External Radiation

There are several methods of administering external radiation therapy but really only two types of radiation: photon and proton.

The type we all are familiar with is photon radiation which we know as X-rays. Basically photons have no mass, are easily scattered, and release their energy fairly uniformly dependent on the density of the matter the are penetrating. Typically the energy of the photon delivered to the body is about 30% in the first 4 cm and about 3% / cm as the photon travels through the tissue. Therefore, a limited amount of the energy is actually focused on the cancer tumor. External photon radiation includes but is not limited to: X-ray, IMRT, 3D-CRT, and IGRT.

Proton radiation is different in several ways. The proton has mass and therefore it scatters less, it is more directable, it has a finite travel distance depending on the proton speed and the density of the matter it is penetrating, and most importantly, it releases the majority of its energy as it comes to the end of its travel. This phenomenon is called the Bragg Peak. (http://en.wikipedia.org/w/index.php?title=Bragg_Peak&oldid=98689502)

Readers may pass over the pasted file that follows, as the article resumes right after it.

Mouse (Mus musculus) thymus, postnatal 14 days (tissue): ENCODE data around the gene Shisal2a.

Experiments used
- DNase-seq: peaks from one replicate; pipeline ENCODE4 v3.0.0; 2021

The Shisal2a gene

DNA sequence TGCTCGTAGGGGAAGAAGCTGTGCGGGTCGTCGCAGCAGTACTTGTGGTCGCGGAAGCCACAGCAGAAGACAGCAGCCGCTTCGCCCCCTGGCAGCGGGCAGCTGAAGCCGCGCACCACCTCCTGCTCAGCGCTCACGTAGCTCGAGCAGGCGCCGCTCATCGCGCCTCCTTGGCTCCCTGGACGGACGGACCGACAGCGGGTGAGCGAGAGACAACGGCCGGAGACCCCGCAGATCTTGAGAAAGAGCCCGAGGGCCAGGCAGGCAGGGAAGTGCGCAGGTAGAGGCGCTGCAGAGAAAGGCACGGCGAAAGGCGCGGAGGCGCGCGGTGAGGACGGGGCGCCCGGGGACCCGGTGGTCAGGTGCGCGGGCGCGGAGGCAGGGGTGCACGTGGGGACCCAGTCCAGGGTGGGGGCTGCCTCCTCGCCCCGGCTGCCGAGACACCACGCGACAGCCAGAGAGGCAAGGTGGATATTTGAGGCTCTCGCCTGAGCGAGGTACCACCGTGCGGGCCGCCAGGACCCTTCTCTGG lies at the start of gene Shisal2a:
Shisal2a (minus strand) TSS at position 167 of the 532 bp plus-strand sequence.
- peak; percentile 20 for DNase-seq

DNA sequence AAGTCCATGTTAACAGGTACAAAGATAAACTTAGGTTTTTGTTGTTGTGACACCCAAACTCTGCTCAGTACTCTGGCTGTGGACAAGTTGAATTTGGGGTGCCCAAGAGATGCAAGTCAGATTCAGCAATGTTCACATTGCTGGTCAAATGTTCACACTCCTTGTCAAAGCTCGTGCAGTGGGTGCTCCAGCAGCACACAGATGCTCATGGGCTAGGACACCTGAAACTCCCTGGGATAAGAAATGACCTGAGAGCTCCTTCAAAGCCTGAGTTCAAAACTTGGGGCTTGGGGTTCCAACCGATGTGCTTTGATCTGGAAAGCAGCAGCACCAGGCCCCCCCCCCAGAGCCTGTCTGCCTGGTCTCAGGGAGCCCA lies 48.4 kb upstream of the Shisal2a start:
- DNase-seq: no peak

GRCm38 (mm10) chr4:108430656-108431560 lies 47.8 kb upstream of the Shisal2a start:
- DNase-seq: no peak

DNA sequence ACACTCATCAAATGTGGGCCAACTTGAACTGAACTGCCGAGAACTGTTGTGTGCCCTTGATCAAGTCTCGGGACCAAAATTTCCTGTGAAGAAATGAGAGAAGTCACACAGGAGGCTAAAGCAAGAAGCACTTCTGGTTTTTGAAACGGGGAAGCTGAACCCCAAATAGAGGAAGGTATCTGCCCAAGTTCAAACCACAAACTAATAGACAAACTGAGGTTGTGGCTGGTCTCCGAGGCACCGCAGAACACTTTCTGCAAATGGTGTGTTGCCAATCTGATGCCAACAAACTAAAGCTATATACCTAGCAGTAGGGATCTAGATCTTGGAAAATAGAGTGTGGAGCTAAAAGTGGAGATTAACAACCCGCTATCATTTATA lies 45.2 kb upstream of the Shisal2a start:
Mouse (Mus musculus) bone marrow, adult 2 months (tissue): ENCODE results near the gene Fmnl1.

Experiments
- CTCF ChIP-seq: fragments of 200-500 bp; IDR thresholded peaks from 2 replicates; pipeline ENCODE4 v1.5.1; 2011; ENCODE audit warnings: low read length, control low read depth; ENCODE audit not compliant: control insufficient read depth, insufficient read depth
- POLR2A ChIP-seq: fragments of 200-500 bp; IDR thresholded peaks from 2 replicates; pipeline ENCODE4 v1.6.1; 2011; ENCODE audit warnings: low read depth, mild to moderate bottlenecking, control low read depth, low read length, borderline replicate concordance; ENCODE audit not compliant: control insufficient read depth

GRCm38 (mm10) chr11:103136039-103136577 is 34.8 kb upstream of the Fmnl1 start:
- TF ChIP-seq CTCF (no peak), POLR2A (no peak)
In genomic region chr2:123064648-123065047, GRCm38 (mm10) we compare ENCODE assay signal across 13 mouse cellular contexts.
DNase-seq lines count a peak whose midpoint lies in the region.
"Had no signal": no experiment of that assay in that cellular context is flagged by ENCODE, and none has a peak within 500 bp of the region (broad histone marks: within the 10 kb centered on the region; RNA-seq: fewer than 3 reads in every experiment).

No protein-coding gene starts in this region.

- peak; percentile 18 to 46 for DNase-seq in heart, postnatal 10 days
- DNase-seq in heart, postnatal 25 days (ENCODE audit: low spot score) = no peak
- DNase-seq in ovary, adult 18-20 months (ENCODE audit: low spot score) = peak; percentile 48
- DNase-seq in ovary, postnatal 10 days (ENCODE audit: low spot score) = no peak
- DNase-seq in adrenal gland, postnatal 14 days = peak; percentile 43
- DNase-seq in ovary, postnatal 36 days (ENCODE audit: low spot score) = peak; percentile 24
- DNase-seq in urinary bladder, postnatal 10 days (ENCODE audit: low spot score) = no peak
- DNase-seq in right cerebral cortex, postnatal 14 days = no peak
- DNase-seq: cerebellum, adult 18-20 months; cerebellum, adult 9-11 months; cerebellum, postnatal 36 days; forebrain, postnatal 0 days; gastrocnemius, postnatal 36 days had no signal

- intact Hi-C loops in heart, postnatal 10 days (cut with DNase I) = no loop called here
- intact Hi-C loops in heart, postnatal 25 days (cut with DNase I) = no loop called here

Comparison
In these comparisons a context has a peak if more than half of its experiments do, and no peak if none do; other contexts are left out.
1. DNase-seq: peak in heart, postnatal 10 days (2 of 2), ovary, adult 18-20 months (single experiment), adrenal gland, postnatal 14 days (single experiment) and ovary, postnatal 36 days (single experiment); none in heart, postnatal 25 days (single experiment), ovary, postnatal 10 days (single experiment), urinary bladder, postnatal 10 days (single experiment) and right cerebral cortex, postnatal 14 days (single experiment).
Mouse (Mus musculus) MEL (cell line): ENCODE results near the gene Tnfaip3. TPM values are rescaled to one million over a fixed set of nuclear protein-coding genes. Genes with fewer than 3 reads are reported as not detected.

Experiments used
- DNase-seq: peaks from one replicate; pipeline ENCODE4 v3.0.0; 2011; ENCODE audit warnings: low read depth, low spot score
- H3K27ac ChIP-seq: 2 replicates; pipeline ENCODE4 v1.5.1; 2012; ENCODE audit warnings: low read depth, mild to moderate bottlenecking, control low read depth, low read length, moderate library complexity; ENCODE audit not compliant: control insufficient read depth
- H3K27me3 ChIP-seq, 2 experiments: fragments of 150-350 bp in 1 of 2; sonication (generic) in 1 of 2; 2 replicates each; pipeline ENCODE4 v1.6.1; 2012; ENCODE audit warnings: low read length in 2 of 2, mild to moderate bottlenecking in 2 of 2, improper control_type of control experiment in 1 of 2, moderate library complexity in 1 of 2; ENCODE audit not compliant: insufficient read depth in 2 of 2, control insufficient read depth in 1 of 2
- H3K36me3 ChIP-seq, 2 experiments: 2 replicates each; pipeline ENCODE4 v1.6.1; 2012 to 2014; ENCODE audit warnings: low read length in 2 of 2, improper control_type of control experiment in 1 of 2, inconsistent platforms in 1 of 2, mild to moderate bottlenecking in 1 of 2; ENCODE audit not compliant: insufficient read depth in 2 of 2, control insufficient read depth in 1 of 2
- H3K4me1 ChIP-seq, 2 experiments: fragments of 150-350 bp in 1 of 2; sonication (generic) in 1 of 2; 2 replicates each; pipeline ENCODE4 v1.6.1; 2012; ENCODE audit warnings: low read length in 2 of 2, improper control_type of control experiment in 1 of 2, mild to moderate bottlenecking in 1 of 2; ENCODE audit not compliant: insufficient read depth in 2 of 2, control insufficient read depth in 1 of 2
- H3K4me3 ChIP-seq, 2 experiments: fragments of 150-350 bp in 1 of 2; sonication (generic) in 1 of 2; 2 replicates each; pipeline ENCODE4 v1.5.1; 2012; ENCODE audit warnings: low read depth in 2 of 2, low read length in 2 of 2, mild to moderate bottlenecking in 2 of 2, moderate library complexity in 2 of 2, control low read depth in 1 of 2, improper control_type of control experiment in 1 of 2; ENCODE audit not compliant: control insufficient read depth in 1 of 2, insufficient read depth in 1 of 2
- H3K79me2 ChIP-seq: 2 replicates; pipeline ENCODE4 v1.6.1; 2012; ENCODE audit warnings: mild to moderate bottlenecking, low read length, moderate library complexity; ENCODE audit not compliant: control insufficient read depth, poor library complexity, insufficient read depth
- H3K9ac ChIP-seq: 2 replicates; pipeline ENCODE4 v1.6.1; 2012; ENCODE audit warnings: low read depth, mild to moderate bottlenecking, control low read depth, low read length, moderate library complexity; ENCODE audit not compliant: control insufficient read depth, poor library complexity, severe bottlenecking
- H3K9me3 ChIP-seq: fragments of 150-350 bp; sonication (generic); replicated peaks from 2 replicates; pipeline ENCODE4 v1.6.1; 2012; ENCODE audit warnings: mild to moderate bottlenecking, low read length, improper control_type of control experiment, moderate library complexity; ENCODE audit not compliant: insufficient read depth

The effectiveness of radiation treatment of cancer tumors is directly dependent on the amount of radiation delivered to the tumor. In fact, many doctors will tell you that virtually every cancer tumor could be destroyed if enough radiation could be delivered to the tumor.

The ability of the proton to deliver more energy to the tumor with less damage to the surrounding tissue is vividly illustrated with the following graph. (http://en.wikipedia.org/w/index.php?title=Image:BraggPeak.png&oldid=32056566)

The graph shows that about 25% of the energy is delivered on entry and a majority of the remaining energy is delivered in the last 2-3 cm of travel.

The result is that proton radiation therapy delivers more of the radiation energy to the cancer tumor which theoretically will result in destroying more cancer cells and therefore achieve a greater cure rate.

An overview of Proton Therapy is available on the Abramson Cancer Center of the University of Pennsylvania’s OncoLink! web site.

Visit the Proton Treatment Center at Loma Linda University Medical Center on line.

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